Meet Libby!

Who are you?

My name is Libby Wilson, and I am a master’s student in the Tobler lab.

Why did you become a scientist?

I’ve always been very curious about the natural world. I grew up really interested in insects, plants, animals, and anything else I could find outside. This curiosity made me fascinated by the diversity of life, so throughout high school and college I liked studying biology because it became increasingly exciting to learn about how complex life is. I also got involved in different research experiences in prairie restoration, developmental physiology, and reptile diversity during my undergraduate years, which really grew my love of field work and analyzing data. Those projects helped me focus my interests, and I realized that I wanted to do more research.

 What are you interested in?

I am really interested in the origins of biodiversity and how organisms adapt to their environments. I am investigating how the microbes found throughout the tissues of the fish living in toxic springs, potentially helping them adapt to the extreme environment.

Why is your work exciting?

My work is exciting to me because scientists are rapidly understanding how greatly microbes influence animal health, physiology, behavior, and more. I am enthusiastic to explore this growing field and investigate some of those functions in my fish. Also, my work opens up the possibility of finding a vertebrate-microbe symbiotic relationship, which would be a really exciting discovery for vertebrate research. These animal-microbe relationships that facilitate adaptation to extreme environments have been found in invertebrates that live at sulfidic deep sea vents, but not in vertebrates yet. I am excited to explore this possibility in fish from sulfide streams.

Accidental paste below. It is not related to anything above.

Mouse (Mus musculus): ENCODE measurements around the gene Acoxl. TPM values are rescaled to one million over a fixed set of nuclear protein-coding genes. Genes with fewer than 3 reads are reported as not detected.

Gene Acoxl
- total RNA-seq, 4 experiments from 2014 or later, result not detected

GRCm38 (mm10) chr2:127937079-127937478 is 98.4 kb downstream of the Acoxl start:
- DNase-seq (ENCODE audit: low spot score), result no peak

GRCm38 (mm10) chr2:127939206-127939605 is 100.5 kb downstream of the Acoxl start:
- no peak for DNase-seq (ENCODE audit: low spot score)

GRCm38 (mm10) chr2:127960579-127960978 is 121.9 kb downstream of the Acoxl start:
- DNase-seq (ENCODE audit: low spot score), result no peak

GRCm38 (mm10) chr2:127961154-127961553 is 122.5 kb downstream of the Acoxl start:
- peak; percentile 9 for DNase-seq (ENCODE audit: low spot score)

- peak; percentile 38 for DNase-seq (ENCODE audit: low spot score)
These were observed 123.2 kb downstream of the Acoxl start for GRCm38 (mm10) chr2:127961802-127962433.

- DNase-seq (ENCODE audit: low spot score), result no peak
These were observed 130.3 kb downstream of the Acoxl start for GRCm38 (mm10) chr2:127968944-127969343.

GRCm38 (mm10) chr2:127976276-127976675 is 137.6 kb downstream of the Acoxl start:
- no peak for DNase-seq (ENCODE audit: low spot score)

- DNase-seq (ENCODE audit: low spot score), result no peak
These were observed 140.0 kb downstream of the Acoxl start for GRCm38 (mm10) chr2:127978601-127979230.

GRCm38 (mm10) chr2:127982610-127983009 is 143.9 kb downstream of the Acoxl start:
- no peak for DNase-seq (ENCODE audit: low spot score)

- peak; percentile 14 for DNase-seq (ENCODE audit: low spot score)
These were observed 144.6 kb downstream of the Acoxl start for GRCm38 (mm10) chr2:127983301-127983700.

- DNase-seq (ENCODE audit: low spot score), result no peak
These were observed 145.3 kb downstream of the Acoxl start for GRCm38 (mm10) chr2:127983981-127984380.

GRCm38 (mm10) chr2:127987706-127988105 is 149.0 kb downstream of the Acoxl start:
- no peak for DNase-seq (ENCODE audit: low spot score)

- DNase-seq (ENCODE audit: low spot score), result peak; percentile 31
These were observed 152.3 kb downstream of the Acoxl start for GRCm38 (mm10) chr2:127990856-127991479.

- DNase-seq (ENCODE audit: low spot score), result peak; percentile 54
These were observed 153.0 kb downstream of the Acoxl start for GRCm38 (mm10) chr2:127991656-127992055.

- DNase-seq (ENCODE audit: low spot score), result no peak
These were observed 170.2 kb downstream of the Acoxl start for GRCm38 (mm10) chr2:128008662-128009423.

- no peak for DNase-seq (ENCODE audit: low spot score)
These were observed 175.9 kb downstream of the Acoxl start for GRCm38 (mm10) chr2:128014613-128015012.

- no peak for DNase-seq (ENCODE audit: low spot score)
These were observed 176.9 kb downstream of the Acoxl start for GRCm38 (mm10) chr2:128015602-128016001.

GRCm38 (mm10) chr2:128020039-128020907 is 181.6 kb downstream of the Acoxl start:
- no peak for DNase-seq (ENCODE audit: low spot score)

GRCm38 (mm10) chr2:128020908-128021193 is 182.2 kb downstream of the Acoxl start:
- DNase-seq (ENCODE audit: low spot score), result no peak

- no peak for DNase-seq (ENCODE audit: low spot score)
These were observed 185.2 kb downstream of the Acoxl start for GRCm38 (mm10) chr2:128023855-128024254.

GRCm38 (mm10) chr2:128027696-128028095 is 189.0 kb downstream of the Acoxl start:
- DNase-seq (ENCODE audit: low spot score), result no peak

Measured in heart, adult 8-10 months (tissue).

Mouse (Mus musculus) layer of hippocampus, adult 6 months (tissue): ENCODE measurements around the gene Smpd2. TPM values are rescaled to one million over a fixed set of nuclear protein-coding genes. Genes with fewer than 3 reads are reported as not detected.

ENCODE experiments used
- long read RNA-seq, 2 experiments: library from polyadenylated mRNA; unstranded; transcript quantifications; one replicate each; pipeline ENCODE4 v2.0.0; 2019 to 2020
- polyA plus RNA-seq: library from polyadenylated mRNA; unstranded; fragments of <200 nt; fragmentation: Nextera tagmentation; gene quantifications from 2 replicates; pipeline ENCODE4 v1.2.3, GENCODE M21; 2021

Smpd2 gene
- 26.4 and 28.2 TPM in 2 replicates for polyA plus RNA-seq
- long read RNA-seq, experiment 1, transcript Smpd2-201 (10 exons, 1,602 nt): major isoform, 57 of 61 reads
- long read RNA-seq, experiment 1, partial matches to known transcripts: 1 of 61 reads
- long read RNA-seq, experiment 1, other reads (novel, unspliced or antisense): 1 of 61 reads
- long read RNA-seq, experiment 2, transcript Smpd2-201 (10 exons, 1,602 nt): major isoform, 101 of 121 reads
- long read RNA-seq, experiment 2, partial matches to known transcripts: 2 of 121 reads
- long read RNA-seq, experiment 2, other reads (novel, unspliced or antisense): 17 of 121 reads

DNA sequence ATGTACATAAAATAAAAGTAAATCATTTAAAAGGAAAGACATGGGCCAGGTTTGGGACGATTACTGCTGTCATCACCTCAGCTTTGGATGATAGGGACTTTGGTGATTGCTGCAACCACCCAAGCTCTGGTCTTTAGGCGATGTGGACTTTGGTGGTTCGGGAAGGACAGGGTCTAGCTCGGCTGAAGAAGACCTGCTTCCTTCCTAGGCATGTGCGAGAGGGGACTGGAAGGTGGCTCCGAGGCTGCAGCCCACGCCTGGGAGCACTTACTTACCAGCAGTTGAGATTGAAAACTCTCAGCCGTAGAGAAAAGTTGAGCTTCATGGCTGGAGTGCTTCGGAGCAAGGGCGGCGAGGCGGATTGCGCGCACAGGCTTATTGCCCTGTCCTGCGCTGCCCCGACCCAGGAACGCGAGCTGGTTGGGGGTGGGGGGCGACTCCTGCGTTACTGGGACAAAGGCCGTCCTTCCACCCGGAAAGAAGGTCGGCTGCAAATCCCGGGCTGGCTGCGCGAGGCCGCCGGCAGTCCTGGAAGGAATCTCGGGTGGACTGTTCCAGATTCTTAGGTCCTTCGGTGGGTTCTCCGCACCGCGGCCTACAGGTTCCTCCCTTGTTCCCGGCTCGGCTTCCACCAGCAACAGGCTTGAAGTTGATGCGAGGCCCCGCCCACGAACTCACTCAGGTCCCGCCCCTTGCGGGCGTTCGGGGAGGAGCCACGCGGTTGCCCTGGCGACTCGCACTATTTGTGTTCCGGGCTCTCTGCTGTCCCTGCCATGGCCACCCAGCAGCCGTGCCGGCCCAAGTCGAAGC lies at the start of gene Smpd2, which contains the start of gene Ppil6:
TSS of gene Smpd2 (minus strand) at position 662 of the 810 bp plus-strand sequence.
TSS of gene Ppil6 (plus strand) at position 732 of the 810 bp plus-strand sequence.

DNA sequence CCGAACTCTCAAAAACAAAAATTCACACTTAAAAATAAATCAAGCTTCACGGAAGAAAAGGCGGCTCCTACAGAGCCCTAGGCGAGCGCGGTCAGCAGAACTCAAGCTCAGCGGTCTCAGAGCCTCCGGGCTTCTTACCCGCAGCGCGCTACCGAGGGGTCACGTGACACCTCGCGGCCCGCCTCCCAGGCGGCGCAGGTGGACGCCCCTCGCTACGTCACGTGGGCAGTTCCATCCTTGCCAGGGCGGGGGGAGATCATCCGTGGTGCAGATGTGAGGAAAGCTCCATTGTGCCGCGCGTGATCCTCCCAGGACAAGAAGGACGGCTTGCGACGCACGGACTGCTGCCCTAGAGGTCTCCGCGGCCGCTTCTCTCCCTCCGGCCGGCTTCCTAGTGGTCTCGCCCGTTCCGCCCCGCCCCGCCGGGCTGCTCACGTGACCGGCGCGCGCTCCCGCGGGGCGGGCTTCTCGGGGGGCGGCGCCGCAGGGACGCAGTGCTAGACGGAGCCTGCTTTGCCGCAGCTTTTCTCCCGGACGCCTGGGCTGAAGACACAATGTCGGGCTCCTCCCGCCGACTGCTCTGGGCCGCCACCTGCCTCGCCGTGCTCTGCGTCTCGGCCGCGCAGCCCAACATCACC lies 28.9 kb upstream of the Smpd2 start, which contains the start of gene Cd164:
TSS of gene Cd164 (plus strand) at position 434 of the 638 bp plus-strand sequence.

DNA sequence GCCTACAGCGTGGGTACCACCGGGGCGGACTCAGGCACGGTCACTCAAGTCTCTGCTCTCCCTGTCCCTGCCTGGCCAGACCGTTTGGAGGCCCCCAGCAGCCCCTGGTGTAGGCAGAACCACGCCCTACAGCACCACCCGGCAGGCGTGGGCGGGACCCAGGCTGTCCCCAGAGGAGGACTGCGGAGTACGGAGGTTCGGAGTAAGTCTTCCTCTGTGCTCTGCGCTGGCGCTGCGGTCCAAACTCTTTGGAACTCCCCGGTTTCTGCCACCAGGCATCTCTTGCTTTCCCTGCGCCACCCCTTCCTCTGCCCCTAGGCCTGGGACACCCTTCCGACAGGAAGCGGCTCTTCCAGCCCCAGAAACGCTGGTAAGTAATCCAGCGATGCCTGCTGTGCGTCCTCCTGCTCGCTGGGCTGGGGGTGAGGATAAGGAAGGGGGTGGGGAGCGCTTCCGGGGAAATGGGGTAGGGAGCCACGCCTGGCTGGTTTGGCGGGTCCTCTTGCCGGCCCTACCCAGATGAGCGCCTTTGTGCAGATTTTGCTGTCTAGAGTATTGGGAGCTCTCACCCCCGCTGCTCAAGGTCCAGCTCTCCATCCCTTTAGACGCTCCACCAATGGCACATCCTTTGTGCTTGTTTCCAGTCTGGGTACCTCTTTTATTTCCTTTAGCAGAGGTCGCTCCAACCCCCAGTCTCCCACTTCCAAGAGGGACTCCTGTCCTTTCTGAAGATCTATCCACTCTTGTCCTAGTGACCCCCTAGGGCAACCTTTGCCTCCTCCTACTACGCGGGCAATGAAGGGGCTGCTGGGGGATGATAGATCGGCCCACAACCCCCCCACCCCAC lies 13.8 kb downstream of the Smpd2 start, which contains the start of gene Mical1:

What do you like best about what you do?

I really like how research allows me to explore multiple possibilities to addressing problems, questions, and ideas. If I find a particular research question really compelling, then I can design a way to test that question. Although this open-ended process can be challenging because it can create some uncertainty, it is accompanied by so many options for not only how I design an experiment, but also for what results I might find.

What were your childhood dreams?

As a kid I had dreams of visiting a rainforest, learning a second language, traveling, maybe writing a book, and playing sports. I always loved animals, so I also wanted to be a zookeeper for a while.

What do you like to do when you’re not doing research?

I really like hiking and being outside, playing volleyball, reading, and crafting. One of my favorite things to do is attend different events if I can, so I try to go to workshops, plays, festivals, etc. whenever I find them. It’s nice being part of a university community where various activities are happening around campus.